Listing rules between London and New York differ substantially in what it is that a company is allowed to do. It’s possible to agree with either set of rules, possible to disagree to. But as investors for us the importance is to know what they are. Once we do then we can assess risk and how it affects what it is that we want to do.
The three big differences at present are over tech listings, SPACs and China. They’re all offshoots of the rules and laws in general – these are effects of those rules that is.
China is the easiest one to understand. In order to buy into Alibaba (NYSE: BABA) say, we need to be in New York. Or China, but then we’re not allowed to buy Mainland stocks. This is also true of any of the China players and the reason is that London simply won’t allow the structures used. Foreigners just aren’t allowed to own, directly, Chinese assets in this manner. So, one doesn’t buy into Alibaba itself. Rather, to a complex Cayman Islands structure, which has some vague and handwavey option and rights relationship to the actual operating company itself. Note that this is true of all Mainland businesses quoted or listed outside China.
We might be happy with this and those stocks do trade in line with the underlying business. But actual direct, real and whole ownership isn’t quite there. London won’t allow this, New York will. So, if we want to play the China economy that’s where we’ve got to be willing to buy – New York.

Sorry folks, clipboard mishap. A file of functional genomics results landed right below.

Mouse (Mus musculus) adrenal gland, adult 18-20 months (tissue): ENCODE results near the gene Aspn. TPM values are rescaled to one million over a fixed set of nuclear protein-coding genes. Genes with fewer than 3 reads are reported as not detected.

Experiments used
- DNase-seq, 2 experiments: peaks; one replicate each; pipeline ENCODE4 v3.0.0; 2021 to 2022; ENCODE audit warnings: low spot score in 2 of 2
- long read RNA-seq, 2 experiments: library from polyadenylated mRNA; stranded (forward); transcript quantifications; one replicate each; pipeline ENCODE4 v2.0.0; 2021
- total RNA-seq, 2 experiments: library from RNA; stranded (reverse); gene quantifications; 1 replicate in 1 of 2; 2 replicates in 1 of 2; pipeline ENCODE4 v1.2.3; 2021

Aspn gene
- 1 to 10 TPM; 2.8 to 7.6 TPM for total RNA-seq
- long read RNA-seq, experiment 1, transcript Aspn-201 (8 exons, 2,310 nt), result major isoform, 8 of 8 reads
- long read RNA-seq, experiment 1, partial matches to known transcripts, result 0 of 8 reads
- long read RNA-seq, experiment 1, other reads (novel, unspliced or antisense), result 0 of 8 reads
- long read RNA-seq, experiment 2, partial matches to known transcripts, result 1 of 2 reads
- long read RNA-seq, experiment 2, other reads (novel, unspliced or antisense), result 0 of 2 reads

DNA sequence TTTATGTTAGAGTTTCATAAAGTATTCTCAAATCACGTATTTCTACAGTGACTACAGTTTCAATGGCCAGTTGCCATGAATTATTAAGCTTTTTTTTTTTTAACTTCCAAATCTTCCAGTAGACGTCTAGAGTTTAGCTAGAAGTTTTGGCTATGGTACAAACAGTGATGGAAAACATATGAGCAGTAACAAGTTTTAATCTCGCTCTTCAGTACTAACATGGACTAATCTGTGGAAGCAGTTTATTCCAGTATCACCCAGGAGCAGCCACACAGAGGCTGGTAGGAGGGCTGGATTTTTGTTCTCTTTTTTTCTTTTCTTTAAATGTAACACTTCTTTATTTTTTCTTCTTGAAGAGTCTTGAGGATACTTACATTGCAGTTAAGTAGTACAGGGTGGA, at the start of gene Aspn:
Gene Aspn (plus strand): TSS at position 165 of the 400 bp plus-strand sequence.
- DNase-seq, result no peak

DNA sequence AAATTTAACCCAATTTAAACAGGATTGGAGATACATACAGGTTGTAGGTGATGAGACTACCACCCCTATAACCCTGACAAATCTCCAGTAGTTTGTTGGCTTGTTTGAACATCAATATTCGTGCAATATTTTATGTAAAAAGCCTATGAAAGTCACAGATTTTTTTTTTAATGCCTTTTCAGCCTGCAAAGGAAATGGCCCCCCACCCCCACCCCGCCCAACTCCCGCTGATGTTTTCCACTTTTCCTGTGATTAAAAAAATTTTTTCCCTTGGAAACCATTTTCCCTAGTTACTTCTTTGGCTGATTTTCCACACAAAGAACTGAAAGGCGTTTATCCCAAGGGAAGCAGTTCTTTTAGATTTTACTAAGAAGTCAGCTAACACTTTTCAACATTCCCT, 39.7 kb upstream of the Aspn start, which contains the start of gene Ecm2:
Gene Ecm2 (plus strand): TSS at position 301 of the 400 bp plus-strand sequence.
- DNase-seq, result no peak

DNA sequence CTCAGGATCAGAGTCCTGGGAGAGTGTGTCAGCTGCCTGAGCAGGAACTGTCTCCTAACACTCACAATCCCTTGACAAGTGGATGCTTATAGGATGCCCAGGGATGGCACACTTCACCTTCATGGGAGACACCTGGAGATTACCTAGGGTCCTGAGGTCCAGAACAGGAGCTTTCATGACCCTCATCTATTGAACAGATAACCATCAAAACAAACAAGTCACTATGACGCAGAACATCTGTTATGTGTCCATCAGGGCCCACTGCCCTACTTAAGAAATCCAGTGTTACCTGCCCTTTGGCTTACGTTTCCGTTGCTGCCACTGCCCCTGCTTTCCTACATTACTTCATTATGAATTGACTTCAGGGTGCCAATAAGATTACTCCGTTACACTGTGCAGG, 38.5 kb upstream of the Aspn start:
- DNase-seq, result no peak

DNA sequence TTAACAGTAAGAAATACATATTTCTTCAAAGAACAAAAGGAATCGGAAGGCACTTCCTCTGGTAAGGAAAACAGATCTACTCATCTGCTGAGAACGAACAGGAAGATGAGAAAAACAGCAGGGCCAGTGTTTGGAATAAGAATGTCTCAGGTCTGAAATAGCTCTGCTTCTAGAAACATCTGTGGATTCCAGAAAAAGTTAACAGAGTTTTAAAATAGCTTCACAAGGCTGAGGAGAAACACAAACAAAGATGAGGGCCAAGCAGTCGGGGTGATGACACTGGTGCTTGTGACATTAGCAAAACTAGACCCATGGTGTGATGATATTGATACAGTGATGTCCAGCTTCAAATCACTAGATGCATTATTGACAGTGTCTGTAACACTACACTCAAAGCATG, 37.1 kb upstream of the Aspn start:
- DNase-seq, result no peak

SPACS, this is really just a new method of having a shell company that a real business is injected into. London has long been a home of shells but the rules were tightened up over the past couple of decades. A SPAC is a new company listed, with cash and the intention to merge. There is talk of loosening the rules in London but it may or may not happen. So, if we want to play in this world of bringing new businesses to a listing without that IPO examination we need to be in New York. Or have a trading account that is at least.
We may or may not wish to play with SPACs but we can’t in London that is.
Finally, there’s the issue over tech companies. London has plenty of such, small ones on AIM, large ones on the main market. However, there are two things that London doesn’t allow, one in the rules, the other is more a cultural thing.
The rules don’t allow – except in exceptional circumstances and DMGT (LON: DMGT) was until recently one of them – dual and more complex share structures. So, tech founders who wish to continue to control through higher voting A shares and the like while selling the economic interest can’t. They thus find New York appealing.
We can think either way about this. We want a piece of the action and don’t care about control – that would have worked well with either Google (NASDAQ: GOOGL) or Meta (NASDAQ: FB) over the years for example. Or we might care. The thing being that as the dual-class isn’t – really – allowed in London some goodly portion of the Big Tech companies float over there. So, if e want to be in we’ve got to be there too.
Then there’s that cultural thing. London tends – and this is investor preference – to like companies only once established, profitable and cashflow positive. American inventors are happier with folks announcing that they’re going to continue to lose money as they take part in the landrace to stake out positions. So, again, if we want to be in companies that are trying this we have to trade New York stocks, not London.
There are entirely valid reasons to prefer either set of regulations, each set of risks and rewards. The point here is just that lesson for the next year of investing, for 2022. The sets of listing regulations are different. So, if we wish to be exposed to a certain set of activities – China, certain Big Tech ideas – then we’ve got to be willing to trade New York.
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Tim Worstall is a freelance writer specialising in economics and the financial markets.